The biggest news that has emanated from the Big East's annual spring meeting in Ponte Vedra Beach, Fla., is that Boise State athletic director Mark Coyle said the Broncos are headed to the league next fall.
That's good news for the Big East (a league that really needs some) because Boise State – a team that technically isn't even in the league yet – will be the only football program in the conference with any type of national cachet. Had the Broncos backed out and stayed away, the national perception of the Big East would've dropped even more.
Boise State is entering its second season in the Mountain West, and some observers thought the Broncos would do the same thing as MWC foe TCU: renege on an agreement to join the Big East and instead go elsewhere. In TCU's case, it was to the Big 12. Boise State didn't have the Big 12 as a fallback; had it not gone to the Big East, it would've had to stay in the MWC, at least for a while.
There were reports of discussions between Boise State and Mountain West about remaining in the league. But while Coyle said the talks didn't occur, MWC commissioner Craig Thompson released a statement Monday saying that they did. Regardless of the he-said/he-said gamesmanship with Coyle and Thompson, it's evident now that Boise is moving on. And that is huge for the Big East.
TCU's decision to move to the Big 12 was a blow to the Big East. The same goes for West Virginia's walking away from the league after this academic year and joining the Big 12. In addition, Pittsburgh and Syracuse already have announced that they are leaving the Big East to join the ACC; both hope to be in the ACC starting with the 2013-14 academic year.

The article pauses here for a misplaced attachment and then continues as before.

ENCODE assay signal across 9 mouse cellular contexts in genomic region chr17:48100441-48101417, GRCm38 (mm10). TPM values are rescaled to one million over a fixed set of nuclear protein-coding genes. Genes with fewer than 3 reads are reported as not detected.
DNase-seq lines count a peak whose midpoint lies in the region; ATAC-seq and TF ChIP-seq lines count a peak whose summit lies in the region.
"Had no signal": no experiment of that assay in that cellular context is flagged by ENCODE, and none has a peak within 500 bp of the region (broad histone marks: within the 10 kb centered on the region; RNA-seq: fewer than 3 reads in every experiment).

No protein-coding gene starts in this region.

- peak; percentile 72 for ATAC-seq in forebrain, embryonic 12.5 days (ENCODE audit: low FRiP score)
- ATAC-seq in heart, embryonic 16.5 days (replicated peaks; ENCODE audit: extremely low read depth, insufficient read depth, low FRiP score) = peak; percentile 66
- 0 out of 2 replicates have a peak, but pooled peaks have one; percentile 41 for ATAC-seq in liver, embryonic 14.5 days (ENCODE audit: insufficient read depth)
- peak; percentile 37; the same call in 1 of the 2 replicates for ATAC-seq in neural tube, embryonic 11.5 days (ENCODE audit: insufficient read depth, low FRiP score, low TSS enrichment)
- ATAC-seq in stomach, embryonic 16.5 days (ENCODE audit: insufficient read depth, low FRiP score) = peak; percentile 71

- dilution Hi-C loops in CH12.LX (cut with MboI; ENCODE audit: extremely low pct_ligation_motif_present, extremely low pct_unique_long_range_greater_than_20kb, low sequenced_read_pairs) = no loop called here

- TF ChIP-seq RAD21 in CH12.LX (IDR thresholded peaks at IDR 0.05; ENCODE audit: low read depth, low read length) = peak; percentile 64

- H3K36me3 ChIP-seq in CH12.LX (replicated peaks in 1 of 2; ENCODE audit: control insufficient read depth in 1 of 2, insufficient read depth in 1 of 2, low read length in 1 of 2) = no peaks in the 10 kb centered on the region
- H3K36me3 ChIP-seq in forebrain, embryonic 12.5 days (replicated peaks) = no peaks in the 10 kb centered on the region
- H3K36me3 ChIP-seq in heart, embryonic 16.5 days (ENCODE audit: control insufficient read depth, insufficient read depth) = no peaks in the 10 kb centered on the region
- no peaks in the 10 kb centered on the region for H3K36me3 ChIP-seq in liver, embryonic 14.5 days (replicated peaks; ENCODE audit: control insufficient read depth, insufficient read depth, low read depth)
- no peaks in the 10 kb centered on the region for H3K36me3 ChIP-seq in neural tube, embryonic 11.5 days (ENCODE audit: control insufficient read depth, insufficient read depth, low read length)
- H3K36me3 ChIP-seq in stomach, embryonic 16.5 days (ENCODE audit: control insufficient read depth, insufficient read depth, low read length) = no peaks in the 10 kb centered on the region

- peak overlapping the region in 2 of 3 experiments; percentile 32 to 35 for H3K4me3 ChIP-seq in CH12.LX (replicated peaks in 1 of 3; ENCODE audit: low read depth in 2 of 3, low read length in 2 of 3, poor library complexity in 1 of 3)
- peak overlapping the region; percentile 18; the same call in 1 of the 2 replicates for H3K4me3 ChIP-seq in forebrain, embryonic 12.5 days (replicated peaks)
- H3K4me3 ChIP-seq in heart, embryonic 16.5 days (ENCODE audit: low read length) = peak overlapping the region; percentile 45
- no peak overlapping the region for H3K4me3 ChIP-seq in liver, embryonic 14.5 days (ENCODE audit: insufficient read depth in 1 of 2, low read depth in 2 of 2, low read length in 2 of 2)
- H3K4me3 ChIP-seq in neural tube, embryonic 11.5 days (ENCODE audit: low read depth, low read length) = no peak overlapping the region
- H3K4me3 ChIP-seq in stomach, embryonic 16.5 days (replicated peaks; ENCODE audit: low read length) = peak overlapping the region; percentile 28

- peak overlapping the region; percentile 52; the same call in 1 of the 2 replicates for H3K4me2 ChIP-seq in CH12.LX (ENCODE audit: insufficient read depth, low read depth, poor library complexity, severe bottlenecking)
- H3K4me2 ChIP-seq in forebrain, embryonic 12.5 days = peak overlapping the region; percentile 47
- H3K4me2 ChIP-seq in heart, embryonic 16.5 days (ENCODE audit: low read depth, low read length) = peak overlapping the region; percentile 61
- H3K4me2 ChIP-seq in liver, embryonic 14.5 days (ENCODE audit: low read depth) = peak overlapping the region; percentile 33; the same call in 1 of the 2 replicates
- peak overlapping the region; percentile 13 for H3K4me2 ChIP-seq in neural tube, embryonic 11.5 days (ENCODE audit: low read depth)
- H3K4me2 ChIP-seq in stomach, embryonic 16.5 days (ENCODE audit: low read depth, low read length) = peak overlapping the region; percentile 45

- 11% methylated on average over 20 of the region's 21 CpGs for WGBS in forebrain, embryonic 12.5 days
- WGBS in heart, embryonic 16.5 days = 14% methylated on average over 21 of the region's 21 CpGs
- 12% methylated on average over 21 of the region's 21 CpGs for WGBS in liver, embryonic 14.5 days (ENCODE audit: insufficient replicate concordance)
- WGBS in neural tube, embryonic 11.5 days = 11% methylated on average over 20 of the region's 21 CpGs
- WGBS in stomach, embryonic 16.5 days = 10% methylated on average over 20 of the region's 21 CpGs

Had Boise State also reneged, the Big East's football banner would've been carried by ... Cincinnati? Louisville? Connecticut? USF? It would have been enough to make any Big East fan shudder – and fans of teams in other leagues chuckle.
The Big East is bringing in Temple this season, four teams from Conference USA (Houston, Memphis, SMU and UCF) and two from the MWC (Boise and San Diego State) next season and Navy in 2014. While the four C-USA schools are coming aboard as full-fledged league members, the other four are football-only members. And there is no doubt that Boise State is the lead dog in that pack.
"For a whole variety of reasons, the conference is a fabulous platform for Boise," Big East interim commissioner Joe Bailey told reporters Monday.
Frankly, Boise serves the foundation of that platform. And, yes, there is a somewhat surreal aspect to a league based in Rhode Island depending on a school from Idaho to salvage its football reputation.
• ESPN/ABC made it official Tuesday afternoon, announcing it would televise the Alabama-Michigan game in prime time on Sept. 1 from Arlington, Texas. While it always was assumed that would be the case, you now can write it in stone: ABC, 8 p.m., from Jerry Jones' palace.
• Some other contests officially were announced as TV games, too. ESPN will televise Washington State at BYU on Aug. 30 at 10:15 p.m. That's the first game for new Cougars coach Mike Leach; it originally was scheduled for Sept. 1. ESPNU will show Texas A&M vs. Louisiana Tech in Shreveport, La., on Aug. 30, at a time to be determined; that game also was moved from Sept. 1. In addition, Connecticut moved its home game against Massachusetts from Sept. 1 to Aug. 30; it will be UMass' first-ever game as a FBS member. Alas, it won't be televised. (Which begs the question: Why move the game to Thursday then?).
• The Cleveland Plain Dealer reported that Ohio State had self-reported 46 secondary violations in all sports to the NCAA since May 30, 2011. Most are incredibly minor and indubitably ludicrous. Among them: Linebacker coach Mike Vrabel used chewing tobacco on the sideline during some games last season, which is against NCAA rules. In addition, then-running back coach Dick Tressel, when responding to a text message from the parents of a recruit, texted back and told them which gate to use to enter Ohio Stadium. Texting the parents of a recruit was a no-no.
• Exactly 100 days from today, the 2012 season opens.
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